As the traditional start of the Presidential race nears, Hillary Clinton’s allegedly inevitable path to the Democrat nomination looks fraught with danger, according to several recent polls. Setting aside all the conventional wisdom caveats about early poll numbers and summer doldrums, Clinton faces some deeply existential challenges in her latest quest for the White House.
Over the weekend, Gallup released its latest numbers on Hillary’s favorable/unfavorable rating. Her favorable rating has once again dipped into negative territory. Almost half of Americans, 46 percent have a negative view of Hillary, while 43 percent have a favorable view. The last time her numbers were upside down in Gallup was at the end of 2007, when she was poised to lose the Democrat nomination to President Barack Obama.
No Democrat votes had yet been cast in December 2007, and Hillary’s only real opponents at that time were two relatively unknown Democrat Senators, Obama and John Edwards. Neither were given much of a chance of defeating the Clinton juggernaut, but just weeks later, both Obama and Edwards defeated Hillary in the Iowa Caucuses.
This year, in both Iowa and New Hampshire, Hillary’s favorable ratings among voters in the two key states are horrendous, according to a new NBC poll. In Iowa, 56 percent of voters have an unfavorable view of her and in New Hampshire, 57 percent have a negative impression. Her “net unfavorablity” in Iowa is minus-19 points. In New Hampshire, it is minus-20 points.
Her favorablity ratings in both states are worse than President Obama’s. After eight years of holding the Oval Office, any incumbent party candidate faces a tough challenge in retaining the office, given the public’s predilection to divide control between the two parties. That challenge is appreciably tougher when the party’s candidate is more unpopular than the incumbent.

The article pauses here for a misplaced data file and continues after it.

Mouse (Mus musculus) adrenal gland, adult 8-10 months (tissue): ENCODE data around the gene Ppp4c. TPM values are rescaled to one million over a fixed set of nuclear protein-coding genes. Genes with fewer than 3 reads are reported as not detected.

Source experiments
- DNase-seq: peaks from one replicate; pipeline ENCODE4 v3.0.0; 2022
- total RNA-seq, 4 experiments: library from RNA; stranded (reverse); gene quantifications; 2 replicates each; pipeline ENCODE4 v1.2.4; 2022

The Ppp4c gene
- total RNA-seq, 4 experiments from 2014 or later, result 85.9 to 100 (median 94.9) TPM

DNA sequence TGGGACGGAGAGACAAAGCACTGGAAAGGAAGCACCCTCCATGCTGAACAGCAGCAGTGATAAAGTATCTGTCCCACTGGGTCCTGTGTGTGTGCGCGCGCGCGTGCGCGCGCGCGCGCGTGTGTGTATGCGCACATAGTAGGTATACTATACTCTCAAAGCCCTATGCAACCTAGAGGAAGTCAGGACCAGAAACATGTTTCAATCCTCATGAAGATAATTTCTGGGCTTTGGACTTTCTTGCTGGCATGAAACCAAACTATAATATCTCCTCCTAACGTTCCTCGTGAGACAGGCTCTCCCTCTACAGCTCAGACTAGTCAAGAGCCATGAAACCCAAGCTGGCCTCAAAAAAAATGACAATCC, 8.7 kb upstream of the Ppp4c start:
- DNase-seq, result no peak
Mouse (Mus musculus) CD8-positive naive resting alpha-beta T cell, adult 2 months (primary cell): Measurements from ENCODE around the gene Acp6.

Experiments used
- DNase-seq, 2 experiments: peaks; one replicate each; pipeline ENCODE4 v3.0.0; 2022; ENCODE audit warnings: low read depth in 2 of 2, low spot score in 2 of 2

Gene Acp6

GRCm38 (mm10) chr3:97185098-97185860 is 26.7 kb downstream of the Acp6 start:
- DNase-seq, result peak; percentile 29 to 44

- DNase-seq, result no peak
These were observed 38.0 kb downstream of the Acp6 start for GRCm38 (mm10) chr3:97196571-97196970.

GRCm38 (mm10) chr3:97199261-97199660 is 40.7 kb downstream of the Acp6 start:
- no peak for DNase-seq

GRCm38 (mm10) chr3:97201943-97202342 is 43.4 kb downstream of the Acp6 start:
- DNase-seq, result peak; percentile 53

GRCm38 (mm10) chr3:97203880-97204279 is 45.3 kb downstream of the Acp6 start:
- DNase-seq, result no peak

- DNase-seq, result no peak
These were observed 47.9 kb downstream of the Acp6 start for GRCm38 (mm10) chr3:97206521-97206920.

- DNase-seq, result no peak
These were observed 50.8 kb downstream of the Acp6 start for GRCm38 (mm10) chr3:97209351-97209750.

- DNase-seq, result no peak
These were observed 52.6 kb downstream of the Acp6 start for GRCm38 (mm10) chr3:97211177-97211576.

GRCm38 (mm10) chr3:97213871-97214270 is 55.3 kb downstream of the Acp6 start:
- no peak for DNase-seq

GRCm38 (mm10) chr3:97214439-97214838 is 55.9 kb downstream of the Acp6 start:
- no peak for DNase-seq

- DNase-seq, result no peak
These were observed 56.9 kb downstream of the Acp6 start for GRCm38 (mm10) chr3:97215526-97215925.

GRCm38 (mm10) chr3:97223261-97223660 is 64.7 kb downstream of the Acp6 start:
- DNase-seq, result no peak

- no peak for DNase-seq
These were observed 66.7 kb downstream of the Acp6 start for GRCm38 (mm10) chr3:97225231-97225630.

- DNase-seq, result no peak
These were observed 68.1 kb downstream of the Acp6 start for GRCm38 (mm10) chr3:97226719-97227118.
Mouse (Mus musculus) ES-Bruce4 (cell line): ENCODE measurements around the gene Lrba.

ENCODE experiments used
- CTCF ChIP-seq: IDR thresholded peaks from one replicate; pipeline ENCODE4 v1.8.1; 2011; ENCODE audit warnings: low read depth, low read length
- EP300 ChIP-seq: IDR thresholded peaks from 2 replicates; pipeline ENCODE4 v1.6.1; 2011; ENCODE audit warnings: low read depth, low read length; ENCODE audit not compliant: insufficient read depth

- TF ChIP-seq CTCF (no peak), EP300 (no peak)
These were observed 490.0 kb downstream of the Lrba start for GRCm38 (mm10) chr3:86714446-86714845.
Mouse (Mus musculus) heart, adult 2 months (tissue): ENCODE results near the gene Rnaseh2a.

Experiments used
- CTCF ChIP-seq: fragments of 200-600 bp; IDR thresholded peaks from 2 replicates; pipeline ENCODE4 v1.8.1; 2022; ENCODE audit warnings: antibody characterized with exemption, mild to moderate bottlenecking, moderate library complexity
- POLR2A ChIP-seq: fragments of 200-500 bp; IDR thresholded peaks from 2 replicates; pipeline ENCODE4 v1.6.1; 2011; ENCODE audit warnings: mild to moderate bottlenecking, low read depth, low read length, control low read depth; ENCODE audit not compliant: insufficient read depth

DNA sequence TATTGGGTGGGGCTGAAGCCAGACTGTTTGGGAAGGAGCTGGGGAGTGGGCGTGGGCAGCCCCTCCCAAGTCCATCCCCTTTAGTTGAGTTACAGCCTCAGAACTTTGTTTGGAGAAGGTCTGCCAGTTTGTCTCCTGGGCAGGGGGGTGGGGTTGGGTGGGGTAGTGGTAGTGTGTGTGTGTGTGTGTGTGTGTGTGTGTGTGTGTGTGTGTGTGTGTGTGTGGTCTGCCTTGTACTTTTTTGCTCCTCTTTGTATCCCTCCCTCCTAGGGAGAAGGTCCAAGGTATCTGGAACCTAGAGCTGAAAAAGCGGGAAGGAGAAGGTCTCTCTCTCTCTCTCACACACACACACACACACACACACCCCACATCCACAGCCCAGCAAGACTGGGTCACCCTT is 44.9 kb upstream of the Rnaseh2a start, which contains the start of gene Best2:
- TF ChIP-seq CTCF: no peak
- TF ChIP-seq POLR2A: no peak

Obviously, Hillary’s poll numbers are suffering from current news about a possible criminal investigation of her use of a private email server while she served as Secretary of State. This Spring and Summer, her campaign has weathered numerous stories about questionable donations by foreign governments to her eponymous family foundation, while she served as the nation’s top diplomat.
These specific stories will likely die down as voting nears, but they have left a decidedly negative film on her campaign. Multiple polls have identified a very serious problem for Hillary; voters don’t believe she is honest and trustworthy.
A CNN poll released Monday found that “honest and trustworthy” was the most desired attribute in a Presidential candidate across all voter demographics. The “ability to get things done,” which is an attribute Hillary loudly assumes for herself, falls in the middle of the pack of qualities most desired by voters.
Interestingly, “stands up for what one believes, even in the face of criticism” is also a top attribute voters are seeking today. Hillary, with her highly scripted press events and reluctance to take any questions that haven’t already been vetted and approved, simply doesn’t face criticism of any real kind on the campaign trail.
Her rhetoric claims that she stands up on issues, but voters would be hard-pressed to find any real world examples.
Obviously, Hillary can’t lose the Democrat nomination unless she faces a serious challenge. Despite his ability to draw some press attention, Vermont Sen. Bernie Sanders isn’t really a serious challenger. No other announced challenger has any clear path to serious challenge her presumed nomination.
In politics, you can’t lose if you aren’t challenged. That said, Hillary does face a very serious existential challenge. Voters don’t particularly like her. Her attributes don’t match with what voters are looking for. The quality they seek the most, honesty, is nowhere in her playbook, or even her political DNA.
Hillary 2.0 may simply be a focus-tested product that no one wants to buy.